- Participated in nearly all of the early City of Hope investigations of dose intense chemotherapy and stem-cell rescue
- Involved in multiple studies of prolonged intravenous infusions of chemotherapies that were usually given as injections or short infusions,
- Actively involved in studies of localized drug delivery such as intraperitoneal chemotherapy and intra-hepatic arterial infusion.
- Significant contributions were made to several early studies combining standard chemotherapy with non-cancer drugs, which were used to prevent the emergence of resistance to the cancer drug.
- Tested novel combinations of radio-immunotherapy and chemotherapy for gastrointestinal (GI) cancers.
- Embraced the concept of tumor biomarkers and personalized medicine, long before the term ‘personalized medicine’ was coined He published a paper describing the results of a study that he started in 1998 entitled “A Phase I study of oxaliplatin in combination with gemcitabine: Correlation of clinical outcome with gene expression”, demonstrated that patients whose tumors had lower levels of a gene called ribonucleotide reductase had a better chance of responding to the treatment than those with higher levels.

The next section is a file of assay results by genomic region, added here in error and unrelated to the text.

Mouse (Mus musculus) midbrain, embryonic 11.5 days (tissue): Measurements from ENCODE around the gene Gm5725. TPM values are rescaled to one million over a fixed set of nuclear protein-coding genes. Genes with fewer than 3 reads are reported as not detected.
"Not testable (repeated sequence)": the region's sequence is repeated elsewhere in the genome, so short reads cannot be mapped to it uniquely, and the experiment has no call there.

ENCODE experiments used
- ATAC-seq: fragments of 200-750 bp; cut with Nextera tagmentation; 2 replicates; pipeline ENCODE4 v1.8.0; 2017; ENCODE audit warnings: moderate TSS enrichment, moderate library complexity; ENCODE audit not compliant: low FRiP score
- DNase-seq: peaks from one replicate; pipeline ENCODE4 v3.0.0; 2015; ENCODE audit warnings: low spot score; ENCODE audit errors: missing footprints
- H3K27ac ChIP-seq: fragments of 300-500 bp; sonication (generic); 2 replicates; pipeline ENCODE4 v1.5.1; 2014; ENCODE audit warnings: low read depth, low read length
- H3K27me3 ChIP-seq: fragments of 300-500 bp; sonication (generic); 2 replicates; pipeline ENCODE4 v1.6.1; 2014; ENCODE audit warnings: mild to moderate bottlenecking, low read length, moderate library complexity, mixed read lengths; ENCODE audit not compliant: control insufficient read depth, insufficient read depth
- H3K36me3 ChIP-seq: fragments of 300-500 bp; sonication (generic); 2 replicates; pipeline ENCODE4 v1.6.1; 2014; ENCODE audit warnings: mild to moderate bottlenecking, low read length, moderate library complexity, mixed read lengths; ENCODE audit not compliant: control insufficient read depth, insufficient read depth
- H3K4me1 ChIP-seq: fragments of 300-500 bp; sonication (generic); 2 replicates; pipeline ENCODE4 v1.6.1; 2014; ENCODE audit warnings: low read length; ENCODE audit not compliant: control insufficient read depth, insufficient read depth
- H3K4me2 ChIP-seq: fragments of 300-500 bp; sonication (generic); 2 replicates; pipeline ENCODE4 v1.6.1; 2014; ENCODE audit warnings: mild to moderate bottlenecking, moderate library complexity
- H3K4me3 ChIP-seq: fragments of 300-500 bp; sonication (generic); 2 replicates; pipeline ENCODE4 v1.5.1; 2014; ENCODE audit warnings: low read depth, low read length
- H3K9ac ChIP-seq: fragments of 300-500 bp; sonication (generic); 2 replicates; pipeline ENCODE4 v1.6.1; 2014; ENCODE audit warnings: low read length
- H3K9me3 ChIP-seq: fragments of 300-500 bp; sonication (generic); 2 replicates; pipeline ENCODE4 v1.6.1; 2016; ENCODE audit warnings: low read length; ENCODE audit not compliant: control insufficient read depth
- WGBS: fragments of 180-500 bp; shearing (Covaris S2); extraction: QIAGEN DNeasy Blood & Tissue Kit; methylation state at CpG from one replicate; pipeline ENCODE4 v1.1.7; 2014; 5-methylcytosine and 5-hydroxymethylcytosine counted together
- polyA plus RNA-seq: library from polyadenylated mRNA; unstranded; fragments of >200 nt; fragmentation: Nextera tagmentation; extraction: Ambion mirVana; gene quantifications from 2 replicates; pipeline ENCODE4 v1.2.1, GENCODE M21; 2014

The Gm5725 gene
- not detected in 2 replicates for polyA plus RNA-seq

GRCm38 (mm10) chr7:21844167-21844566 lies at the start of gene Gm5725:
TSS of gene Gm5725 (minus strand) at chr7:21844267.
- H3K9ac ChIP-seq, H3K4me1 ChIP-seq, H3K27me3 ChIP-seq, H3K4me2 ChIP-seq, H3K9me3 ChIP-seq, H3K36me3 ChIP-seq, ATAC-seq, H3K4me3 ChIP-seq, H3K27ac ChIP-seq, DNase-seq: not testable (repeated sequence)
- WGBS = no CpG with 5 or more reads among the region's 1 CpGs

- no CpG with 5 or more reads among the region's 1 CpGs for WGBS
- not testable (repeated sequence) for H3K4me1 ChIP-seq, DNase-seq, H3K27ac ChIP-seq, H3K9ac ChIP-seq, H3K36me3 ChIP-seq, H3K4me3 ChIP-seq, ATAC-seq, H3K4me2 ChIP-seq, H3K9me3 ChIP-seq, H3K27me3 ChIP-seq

- On a national level, Dr. Shibata was active in SWOG and was a very active member of the NCI-funded California Cancer Consortium over the course of his career
- Principle Investigator (PI) on a total of 94 Phase I and II clinical trials. Notably, he was the PI on California Consortium study PHI-08, which was the first ever hepatic dysfunction study performed by the Consortium (A Phase I Study of Taxotere in Patients with Advanced Malignancies and Varying Degrees of Liver Dysfunction).